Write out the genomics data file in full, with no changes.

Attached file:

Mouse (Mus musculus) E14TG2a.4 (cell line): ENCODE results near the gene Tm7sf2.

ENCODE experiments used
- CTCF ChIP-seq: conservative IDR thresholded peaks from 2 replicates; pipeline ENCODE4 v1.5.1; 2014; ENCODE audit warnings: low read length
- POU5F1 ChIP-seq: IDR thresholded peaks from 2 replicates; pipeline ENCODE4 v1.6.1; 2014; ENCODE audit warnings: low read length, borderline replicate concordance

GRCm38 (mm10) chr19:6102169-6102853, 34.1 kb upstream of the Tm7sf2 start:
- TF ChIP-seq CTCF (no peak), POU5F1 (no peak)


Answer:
Mouse (Mus musculus) E14TG2a.4 (cell line): ENCODE results near the gene Tm7sf2.

ENCODE experiments used
- CTCF ChIP-seq: conservative IDR thresholded peaks from 2 replicates; pipeline ENCODE4 v1.5.1; 2014; ENCODE audit warnings: low read length
- POU5F1 ChIP-seq: IDR thresholded peaks from 2 replicates; pipeline ENCODE4 v1.6.1; 2014; ENCODE audit warnings: low read length, borderline replicate concordance

GRCm38 (mm10) chr19:6102169-6102853, 34.1 kb upstream of the Tm7sf2 start:
- TF ChIP-seq CTCF (no peak), POU5F1 (no peak)